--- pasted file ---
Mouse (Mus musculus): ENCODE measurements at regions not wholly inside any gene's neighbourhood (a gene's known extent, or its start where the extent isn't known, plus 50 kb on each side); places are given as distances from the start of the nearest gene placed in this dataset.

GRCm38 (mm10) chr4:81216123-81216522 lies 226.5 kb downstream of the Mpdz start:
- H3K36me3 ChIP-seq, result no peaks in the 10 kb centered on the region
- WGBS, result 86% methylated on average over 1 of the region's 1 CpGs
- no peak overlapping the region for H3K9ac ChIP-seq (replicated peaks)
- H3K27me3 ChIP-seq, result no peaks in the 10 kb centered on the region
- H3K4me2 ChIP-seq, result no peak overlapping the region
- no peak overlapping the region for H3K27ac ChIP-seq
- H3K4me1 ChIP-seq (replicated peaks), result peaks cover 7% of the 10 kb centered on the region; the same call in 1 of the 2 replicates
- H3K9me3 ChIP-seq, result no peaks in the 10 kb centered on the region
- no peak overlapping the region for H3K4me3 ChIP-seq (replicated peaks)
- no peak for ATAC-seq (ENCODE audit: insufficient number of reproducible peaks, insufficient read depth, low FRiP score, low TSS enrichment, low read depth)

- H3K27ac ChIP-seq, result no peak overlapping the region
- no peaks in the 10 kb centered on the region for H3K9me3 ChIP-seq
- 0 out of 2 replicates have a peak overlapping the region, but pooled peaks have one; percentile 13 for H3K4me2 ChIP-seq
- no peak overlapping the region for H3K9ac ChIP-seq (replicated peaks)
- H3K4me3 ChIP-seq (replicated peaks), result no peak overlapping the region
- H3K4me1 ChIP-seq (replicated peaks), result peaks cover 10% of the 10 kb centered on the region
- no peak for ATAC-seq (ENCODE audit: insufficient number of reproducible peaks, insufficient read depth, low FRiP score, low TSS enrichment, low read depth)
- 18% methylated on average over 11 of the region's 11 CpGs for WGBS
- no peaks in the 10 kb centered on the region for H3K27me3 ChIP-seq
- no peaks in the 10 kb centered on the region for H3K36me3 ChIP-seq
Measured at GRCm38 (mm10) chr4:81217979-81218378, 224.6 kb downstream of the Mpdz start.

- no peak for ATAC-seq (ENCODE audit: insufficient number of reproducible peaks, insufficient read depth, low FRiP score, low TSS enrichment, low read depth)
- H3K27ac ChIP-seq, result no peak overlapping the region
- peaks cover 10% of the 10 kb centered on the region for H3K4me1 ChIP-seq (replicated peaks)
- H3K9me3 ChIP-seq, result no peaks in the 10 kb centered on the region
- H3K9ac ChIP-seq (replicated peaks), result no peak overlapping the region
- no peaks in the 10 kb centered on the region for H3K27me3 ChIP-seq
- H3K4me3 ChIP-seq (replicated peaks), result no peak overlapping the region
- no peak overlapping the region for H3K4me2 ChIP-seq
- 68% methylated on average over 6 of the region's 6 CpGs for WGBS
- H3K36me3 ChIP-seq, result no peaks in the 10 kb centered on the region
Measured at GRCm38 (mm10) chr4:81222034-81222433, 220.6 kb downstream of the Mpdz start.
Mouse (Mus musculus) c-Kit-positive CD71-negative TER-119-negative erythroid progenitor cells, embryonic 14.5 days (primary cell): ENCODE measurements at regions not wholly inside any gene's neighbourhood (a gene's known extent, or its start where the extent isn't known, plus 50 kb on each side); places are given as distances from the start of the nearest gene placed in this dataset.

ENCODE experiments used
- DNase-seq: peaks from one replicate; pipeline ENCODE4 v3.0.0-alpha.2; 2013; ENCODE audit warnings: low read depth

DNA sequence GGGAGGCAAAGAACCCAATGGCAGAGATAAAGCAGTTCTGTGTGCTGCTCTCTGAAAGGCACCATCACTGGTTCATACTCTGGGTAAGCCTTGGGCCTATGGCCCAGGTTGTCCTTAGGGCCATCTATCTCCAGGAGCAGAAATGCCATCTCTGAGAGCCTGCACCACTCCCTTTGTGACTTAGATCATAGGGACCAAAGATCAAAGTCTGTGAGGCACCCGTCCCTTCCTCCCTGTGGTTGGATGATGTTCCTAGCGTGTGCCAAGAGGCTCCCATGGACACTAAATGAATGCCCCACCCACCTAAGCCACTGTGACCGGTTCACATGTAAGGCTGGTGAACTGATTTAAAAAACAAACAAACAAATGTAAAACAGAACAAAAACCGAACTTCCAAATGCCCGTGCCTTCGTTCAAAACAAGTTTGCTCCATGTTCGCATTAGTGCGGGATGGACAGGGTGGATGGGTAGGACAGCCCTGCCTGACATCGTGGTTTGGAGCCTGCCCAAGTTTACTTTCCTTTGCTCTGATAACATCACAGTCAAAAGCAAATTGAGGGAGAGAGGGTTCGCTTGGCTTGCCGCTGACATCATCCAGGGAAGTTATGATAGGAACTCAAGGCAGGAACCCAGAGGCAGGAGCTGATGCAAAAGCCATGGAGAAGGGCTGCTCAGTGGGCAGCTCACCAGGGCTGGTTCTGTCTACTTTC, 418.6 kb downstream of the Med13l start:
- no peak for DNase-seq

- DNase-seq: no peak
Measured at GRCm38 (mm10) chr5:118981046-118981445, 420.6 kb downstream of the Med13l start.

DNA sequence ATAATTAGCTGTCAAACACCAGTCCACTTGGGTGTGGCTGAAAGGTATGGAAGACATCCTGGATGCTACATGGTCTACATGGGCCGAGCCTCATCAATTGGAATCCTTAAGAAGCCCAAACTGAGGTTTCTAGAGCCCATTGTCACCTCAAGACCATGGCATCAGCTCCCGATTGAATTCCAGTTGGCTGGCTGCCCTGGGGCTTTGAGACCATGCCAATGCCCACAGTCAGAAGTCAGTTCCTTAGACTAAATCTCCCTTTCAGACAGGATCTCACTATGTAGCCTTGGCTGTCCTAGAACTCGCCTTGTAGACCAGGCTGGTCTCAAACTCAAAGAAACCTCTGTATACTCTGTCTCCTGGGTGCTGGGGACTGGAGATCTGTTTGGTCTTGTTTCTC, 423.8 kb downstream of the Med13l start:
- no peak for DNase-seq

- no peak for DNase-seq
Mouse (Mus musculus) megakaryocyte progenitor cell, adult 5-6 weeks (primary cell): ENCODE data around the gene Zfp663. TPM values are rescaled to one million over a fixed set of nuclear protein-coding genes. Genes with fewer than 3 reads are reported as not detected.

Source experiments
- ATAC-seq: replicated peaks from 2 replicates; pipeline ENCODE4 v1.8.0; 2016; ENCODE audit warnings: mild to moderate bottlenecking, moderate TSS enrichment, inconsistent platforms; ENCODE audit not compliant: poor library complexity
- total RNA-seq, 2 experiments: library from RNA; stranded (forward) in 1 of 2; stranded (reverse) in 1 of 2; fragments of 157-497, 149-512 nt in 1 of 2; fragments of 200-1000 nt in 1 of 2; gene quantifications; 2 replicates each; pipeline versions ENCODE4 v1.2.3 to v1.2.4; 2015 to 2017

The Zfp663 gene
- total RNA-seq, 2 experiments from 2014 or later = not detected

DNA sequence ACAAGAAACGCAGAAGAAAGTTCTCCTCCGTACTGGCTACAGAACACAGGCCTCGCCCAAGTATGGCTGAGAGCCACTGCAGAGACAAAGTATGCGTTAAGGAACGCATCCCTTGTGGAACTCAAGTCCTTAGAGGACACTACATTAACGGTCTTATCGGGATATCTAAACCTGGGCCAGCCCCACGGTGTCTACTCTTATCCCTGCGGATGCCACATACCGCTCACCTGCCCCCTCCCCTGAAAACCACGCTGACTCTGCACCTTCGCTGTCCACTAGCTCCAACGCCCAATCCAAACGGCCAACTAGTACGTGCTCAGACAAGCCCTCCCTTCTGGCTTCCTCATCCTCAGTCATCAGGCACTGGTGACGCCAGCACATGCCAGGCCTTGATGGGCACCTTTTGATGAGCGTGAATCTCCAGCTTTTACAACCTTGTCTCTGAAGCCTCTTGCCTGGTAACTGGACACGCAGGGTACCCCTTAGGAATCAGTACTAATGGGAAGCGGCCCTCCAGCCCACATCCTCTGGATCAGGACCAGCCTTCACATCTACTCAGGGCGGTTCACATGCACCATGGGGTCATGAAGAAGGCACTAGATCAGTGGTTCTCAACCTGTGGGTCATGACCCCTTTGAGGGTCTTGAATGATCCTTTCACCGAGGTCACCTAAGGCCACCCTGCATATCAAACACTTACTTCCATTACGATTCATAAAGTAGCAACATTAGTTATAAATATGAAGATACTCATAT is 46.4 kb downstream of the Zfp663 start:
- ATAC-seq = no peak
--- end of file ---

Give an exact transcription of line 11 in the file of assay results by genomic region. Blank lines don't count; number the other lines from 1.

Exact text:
- no peak overlapping the region for H3K4me3 ChIP-seq (replicated peaks)